“Rowing a race is an art, not a frantic scramble. It must be rowed with head power as well as hand power. From the first stroke all thoughts of the other crew must be blocked out. Your thoughts must be directed to you and your own boat, always positive, never negative.”Read More
Strategic Discipline Blog
In Leadership Harmony – 5 Dysfunctions of a Team – Conflict Resolution Model we noted intuitively we know when your team works together you can accomplish anything.Read More
“If you could get all the people in an organization rowing in the same direction, you could dominate any industry, in any market, against any competition, at any time.”~ Patrick Lencioni (The Five Dysfunctions of a Team: A Leadership Fable)Read More
Attending the Fortune Sponsored Growth Summit in Dallas is my opportunity learn, reconnect with my coaching peers, recharge my batteries, and gain valuable insights into our coaching principles from other experienced coaches and Best Practice leaders.Read More
Topics: Five Dysfunctions of a Team, Work Process Flow Charts, People, Four Decisions, Leadership Team, One-Page Personal Plan, Core Processes, FACe exercise: Functional Accountability Exercise, Scaling Up Verne Harnish
A recent article by McKinsey & Company, one of the most prestigious consulting firms, Why Leadership-Development programs fail, notes four major reasons leadership development programs fail. Many of the reasons focus directly on the leadership program.
Leadership training is more than just setting up programs to train and develop your future leaders. It begins with how you train your people to be leaders in your present operating disciplines. Let me share the four mistake areas from the article and share how Gazelles Coaches and Positioning Systems treat these to prevent leadership-development failures.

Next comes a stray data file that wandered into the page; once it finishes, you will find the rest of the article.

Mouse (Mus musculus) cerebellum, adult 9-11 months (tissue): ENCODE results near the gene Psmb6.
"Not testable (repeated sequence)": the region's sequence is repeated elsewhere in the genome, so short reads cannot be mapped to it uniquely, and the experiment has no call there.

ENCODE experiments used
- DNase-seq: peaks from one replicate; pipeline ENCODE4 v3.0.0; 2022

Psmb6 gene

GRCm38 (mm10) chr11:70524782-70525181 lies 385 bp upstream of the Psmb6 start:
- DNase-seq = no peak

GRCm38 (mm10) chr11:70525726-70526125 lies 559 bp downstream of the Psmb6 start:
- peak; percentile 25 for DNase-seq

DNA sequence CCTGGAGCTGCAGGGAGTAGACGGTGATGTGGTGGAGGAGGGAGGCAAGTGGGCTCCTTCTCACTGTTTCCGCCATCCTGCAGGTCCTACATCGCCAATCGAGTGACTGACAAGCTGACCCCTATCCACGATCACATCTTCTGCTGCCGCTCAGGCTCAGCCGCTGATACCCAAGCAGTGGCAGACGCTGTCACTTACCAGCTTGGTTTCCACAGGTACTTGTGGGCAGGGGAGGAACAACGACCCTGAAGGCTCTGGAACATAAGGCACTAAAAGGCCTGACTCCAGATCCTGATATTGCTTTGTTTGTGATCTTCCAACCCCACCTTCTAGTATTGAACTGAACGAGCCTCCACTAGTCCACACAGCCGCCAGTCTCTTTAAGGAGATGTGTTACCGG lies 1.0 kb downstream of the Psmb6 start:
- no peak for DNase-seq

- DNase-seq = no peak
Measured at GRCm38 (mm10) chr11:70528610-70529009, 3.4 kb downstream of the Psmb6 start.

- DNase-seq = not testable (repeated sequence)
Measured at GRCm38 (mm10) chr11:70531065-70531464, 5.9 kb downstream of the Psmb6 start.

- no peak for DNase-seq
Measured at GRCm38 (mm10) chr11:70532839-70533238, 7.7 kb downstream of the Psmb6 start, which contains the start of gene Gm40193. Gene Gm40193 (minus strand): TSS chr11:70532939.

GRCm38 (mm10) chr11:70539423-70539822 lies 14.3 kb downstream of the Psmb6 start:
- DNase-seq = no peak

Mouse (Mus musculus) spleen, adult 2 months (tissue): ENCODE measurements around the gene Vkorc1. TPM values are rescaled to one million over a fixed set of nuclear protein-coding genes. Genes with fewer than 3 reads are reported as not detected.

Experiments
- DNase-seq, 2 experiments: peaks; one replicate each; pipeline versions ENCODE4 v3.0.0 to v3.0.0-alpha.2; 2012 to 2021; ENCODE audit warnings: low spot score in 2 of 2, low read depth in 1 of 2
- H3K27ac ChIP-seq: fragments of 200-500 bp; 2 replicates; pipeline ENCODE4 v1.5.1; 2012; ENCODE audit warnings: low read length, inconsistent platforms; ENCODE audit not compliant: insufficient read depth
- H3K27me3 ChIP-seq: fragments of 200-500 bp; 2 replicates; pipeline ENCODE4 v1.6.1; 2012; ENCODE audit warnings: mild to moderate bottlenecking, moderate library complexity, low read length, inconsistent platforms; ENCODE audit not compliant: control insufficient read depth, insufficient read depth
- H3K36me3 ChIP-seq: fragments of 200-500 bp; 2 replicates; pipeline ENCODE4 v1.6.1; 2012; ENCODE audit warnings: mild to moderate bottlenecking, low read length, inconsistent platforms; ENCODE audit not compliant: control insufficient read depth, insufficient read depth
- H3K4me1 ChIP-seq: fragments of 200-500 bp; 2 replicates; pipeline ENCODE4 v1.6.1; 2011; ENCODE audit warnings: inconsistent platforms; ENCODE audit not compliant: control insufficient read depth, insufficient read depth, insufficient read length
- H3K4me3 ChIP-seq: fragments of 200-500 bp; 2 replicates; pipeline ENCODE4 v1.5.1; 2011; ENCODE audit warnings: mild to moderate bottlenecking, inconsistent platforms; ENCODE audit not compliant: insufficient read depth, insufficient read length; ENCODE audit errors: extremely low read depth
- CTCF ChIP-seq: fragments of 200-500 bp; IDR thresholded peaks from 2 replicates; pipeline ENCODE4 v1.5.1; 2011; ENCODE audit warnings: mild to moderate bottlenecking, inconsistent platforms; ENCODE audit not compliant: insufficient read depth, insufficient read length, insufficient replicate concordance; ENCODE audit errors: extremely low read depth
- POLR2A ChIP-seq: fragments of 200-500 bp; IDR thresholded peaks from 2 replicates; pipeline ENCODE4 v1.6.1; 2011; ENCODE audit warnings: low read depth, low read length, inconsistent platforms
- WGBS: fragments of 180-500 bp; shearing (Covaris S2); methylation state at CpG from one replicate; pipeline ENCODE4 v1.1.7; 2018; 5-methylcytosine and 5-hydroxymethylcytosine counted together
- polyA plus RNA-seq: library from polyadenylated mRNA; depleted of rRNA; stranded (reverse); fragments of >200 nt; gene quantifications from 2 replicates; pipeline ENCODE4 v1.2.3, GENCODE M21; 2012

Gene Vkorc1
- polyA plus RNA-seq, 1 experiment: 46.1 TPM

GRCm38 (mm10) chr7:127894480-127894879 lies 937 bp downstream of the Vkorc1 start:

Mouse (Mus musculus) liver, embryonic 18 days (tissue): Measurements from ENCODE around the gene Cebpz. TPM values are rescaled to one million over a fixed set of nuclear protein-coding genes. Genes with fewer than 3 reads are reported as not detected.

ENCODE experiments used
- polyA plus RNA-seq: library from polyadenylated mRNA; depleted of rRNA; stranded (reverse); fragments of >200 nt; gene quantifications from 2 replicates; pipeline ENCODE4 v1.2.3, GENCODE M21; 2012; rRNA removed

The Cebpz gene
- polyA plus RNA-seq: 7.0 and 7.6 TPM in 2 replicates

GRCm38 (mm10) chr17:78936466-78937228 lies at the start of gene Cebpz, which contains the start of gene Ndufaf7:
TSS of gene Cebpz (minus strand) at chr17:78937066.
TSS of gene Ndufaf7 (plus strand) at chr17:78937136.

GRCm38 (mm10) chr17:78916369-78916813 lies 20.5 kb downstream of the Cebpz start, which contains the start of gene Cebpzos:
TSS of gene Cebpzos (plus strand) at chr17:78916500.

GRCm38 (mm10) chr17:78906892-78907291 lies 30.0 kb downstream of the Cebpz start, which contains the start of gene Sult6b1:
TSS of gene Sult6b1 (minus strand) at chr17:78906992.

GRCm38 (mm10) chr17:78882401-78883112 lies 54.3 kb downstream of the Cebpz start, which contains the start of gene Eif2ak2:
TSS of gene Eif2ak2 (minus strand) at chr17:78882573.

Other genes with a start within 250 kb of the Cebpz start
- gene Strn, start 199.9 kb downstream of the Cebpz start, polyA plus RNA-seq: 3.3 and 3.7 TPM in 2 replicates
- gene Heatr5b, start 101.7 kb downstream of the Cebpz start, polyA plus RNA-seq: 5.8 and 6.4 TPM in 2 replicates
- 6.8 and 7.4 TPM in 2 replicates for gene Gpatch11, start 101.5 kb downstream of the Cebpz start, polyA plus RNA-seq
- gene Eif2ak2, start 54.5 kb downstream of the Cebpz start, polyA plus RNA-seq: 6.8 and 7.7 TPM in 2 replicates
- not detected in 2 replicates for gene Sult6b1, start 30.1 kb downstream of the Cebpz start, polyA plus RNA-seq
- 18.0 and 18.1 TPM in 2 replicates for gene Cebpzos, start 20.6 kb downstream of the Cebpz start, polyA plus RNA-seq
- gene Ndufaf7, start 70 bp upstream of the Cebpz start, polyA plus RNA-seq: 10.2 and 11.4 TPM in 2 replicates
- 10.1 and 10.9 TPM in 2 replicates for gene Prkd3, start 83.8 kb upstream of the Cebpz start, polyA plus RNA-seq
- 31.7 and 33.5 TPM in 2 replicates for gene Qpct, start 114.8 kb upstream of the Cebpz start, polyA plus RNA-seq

Conflict is good. It leads to better decisions by providing a forum for your leadership team to be open and free with their opinions.
We’ve discussed meetings many times in this blog since they are a foundational element of Strategic Discipline and provide a cadence of accountability for your executive team. You should cascade these meetings throughout your organization as well to increase accountability. Did you know that if your business is conducting boring, routine meetings without team members providing their opinions, feedback, that failing to encourage conflict is putting your business in a position of severe risk?
Recently I had the opportunity to hear a group of team members extoll the leadership characteristics of one my clients through their Core Values review (discussed in this blog) Several of the team recognized his integrity, straightforwardness and absolute commitment to excellence. The messages were sincere, heartfelt and real. It was apparent they have great respect, reverence, and dedication to their leader.
My Wednesday biopsy results and most recent blog Four Purposes for Quarterly Meetings reminded me of the importance of good news and positive reinforcement in building a growing business culture. Recognizing accomplishments achieved at Quarterly Planning Meetings is just one step in the meeting rhythm cycle that offers good news and positive impact on your team. Daily Huddles include opportunities for every one of your staff to report on victories they’ve achieved each day.